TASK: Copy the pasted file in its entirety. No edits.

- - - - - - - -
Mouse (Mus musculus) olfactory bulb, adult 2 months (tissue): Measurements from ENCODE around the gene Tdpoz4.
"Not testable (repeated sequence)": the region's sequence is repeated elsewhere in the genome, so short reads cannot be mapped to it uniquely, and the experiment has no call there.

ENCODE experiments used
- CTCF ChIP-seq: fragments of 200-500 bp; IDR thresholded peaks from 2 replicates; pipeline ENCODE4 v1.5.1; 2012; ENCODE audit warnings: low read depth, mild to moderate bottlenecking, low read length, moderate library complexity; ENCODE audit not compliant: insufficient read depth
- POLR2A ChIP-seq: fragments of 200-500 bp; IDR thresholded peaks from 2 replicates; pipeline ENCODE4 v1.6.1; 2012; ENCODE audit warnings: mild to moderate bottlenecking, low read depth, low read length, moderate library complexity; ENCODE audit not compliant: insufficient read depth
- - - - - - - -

Mouse (Mus musculus) olfactory bulb, adult 2 months (tissue): Measurements from ENCODE around the gene Tdpoz4.
"Not testable (repeated sequence)": the region's sequence is repeated elsewhere in the genome, so short reads cannot be mapped to it uniquely, and the experiment has no call there.

ENCODE experiments used
- CTCF ChIP-seq: fragments of 200-500 bp; IDR thresholded peaks from 2 replicates; pipeline ENCODE4 v1.5.1; 2012; ENCODE audit warnings: low read depth, mild to moderate bottlenecking, low read length, moderate library complexity; ENCODE audit not compliant: insufficient read depth
- POLR2A ChIP-seq: fragments of 200-500 bp; IDR thresholded peaks from 2 replicates; pipeline ENCODE4 v1.6.1; 2012; ENCODE audit warnings: mild to moderate bottlenecking, low read depth, low read length, moderate library complexity; ENCODE audit not compliant: insufficient read depth